Intervention development for reducing stigmatizing attitudes of providers:
The findings of our study strongly supported the need to develop an intervention to reduce stigmatizing attitudes among VA healthcare providers. A supplement to the original HSR&D study supported our work to adapt a contact stigma-reduction intervention tailored for providers in consultation with a national expert in stigma reduction, Dr. Patrick Corrigan.
Research shows that interventions which utilize an experiential approach to challenge stereotypes by exposing people to high functioning persons with mental illness-called "contact interventions"-yield significantly greater reduction in stigmatizing attitudes than other approaches such as education alone. Thus contact-based strategies provide an evidence-based approach to reduce provider stigma, and potentially reduce disparities in receipt of medical services.
Through qualitative work, we obtained important feedback from two stakeholder groups: (1) frontline VA primary care and mental health providers (N=84 from 7 focus groups) and (2) an Advisory Board comprised of doctors, nurses and other professionals who themselves have had "lived experience" of SMI or had a close family member with SMI. We elicited information regarding the target of a stigma reduction intervention for providers, the message of the intervention, the format, setting, mode, and frequency of delivery of the intervention and how to measure change. Utilizing this feedback to adapt contact interventions described in the literature and incorporating the successful components/strategies described above, we developed the Serving All Veterans Equally (SAVE) manual to provide structure for use by providers with SMI who are in recovery to narrate their lived experience of mental illness to impact provider attitudes and clinical behaviors in a positive manner.
Impact: Findings of our study call for implementation of evidence based contact interventions to reduce negative attitudes of VA providers and promote affirming clinical behaviors. These efforts have the potential to reduce disparities in care for Veterans with SMI. We are in the process of submitting a RRP to pilot implementation strategies for contact based stigma reduction intervention for providers.
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- Smith JD, Mittal D, Chekuri L, Han X, Sullivan G. A Comparison of Provider Attitudes Toward Serious Mental Illness Across Different Health Care Disciplines. Stigma and health. 2016 Nov 14; doi: 10.1037/sah0000064.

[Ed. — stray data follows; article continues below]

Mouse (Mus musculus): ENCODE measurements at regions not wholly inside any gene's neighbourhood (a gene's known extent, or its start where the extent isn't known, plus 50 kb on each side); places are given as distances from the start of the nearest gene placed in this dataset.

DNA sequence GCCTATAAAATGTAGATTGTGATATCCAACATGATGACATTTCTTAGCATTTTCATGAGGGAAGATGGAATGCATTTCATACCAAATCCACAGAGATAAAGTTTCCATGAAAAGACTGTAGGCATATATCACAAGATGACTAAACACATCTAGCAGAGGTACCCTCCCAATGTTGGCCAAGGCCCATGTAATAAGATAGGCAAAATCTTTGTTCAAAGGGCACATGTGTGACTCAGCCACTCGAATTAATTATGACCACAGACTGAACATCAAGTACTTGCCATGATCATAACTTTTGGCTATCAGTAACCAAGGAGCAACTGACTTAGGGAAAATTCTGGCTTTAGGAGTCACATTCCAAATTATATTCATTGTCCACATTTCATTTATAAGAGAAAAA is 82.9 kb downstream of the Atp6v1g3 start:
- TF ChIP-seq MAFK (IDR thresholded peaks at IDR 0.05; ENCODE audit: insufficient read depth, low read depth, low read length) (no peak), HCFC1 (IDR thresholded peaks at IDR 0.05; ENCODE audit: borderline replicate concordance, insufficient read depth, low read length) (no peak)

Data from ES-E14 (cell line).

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- Mittal D. Provider’s Contact with people with Mental Illness, Mental Health Stigma and Primary Health Decisions and Expectations. Paper presented at: Together Against Stigma International Conference; 2015 Feb 18; San Francisco, CA.
- Mittal D. VA Psychosocial Recovery and Rehabilitation Centers: How can Coming Out Proud Program be Integrated. Paper presented at: Together Against Stigma International Conference; 2015 Feb 18; San Francisco, CA.
- Mittal D. Tele Presentation: Understanding Provide Decision-Making. Paper presented at: National Alliance on Mental Illness National Convention; 2013 Aug 23; Washington, DC.
- Mittal D, Sullivan G, Reaves C, Han X, Mukherjee S, Morris S, Corrigan P. Does Serious Mental Illness Influence Treatment Decisions of Physicians and Nurses? Poster session presented at: American Psychiatric Association Annual Meeting; 2013 May 21; San Francisco, CA.
- Mittal D, Sullivan G, Reaves C, Han X, Mukherjee S, Morris S, Corrigan P. News Brief: Does Serious Mental Illness Influence Treatment Decisions of Physicians and Nurses? Presented at: American Psychiatric Association Annual Meeting; 2013 May 21; San Francisco, CA.
Mental, Cognitive and Behavioral Disorders
Prognosis, Treatment - Observational
Behavior (provider), Schizophrenia